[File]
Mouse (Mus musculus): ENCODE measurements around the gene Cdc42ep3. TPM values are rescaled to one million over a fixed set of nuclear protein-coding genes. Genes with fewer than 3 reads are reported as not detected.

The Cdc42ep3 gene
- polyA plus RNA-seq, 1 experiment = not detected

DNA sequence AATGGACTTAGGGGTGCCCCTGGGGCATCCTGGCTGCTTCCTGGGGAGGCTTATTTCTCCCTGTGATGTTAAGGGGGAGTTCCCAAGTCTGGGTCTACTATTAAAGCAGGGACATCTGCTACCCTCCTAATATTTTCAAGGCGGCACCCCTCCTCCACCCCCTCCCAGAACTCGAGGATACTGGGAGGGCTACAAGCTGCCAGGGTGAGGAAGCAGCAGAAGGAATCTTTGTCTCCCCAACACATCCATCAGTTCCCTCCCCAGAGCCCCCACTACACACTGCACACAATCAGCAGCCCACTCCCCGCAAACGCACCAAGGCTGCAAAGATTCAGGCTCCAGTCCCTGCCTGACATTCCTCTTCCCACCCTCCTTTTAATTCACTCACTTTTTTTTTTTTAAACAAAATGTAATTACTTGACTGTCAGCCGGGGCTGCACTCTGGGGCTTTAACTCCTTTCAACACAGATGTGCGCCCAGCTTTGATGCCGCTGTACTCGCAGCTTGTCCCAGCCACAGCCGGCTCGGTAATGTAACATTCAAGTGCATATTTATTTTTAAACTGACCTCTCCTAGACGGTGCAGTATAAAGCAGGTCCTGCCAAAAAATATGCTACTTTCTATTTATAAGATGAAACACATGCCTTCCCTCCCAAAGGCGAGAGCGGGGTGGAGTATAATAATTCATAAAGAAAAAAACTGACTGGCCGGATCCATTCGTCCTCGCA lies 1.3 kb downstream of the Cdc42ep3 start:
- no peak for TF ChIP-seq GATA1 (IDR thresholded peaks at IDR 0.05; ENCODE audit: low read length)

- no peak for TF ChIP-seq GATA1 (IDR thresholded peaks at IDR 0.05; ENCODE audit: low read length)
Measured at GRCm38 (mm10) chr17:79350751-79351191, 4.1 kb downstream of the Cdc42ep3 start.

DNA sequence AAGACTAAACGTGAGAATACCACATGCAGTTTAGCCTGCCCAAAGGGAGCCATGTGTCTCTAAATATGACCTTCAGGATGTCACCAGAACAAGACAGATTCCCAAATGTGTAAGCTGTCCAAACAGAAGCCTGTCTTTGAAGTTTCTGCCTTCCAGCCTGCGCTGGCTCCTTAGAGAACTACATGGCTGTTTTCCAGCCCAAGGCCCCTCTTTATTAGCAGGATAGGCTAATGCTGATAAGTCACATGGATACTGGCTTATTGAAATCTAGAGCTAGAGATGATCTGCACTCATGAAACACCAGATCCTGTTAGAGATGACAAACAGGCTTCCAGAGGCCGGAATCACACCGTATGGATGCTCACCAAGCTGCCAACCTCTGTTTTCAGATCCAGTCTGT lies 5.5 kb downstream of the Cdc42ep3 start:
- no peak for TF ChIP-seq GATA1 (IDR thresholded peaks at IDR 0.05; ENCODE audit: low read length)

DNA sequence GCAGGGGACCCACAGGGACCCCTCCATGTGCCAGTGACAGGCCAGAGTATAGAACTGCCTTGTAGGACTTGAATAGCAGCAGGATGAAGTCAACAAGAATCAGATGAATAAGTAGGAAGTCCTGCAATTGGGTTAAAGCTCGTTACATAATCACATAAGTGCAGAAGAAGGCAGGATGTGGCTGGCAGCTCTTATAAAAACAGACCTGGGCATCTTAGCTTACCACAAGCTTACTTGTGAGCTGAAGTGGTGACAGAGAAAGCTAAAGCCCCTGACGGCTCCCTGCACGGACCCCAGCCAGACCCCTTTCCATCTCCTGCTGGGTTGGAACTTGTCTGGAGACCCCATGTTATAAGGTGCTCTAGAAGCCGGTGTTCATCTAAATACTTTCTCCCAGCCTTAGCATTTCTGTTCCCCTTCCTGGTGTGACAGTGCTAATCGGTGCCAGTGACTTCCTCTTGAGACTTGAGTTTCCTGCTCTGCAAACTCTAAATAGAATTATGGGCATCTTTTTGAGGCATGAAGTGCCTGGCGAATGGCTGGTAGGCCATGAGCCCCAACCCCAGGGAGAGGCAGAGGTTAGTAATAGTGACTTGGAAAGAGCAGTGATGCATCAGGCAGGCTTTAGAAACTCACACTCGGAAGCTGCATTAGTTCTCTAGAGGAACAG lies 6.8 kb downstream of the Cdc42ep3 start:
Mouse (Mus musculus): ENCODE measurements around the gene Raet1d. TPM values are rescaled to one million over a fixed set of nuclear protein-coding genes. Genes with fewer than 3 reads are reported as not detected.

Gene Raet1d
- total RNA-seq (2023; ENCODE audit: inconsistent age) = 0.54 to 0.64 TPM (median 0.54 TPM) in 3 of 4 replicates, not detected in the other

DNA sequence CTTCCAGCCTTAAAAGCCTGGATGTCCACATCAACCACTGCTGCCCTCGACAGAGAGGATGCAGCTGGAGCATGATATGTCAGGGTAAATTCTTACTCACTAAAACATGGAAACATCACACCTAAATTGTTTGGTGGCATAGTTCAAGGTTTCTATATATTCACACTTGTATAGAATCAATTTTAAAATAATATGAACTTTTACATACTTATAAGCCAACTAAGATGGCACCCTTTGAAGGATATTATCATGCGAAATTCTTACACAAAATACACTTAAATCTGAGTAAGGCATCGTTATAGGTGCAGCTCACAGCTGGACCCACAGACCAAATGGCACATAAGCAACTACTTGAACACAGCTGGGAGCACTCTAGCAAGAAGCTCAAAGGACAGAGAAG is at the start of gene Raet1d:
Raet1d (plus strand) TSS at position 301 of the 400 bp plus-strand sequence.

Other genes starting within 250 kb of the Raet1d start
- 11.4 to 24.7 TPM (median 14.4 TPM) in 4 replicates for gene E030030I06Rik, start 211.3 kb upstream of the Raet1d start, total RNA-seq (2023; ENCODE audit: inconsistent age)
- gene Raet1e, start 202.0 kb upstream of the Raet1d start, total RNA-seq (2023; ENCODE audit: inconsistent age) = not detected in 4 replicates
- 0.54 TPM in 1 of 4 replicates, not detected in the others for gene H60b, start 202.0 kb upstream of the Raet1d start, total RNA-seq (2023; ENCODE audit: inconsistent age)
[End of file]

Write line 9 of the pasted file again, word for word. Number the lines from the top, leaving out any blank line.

- no peak for TF ChIP-seq GATA1 (IDR thresholded peaks at IDR 0.05; ENCODE audit: low read length)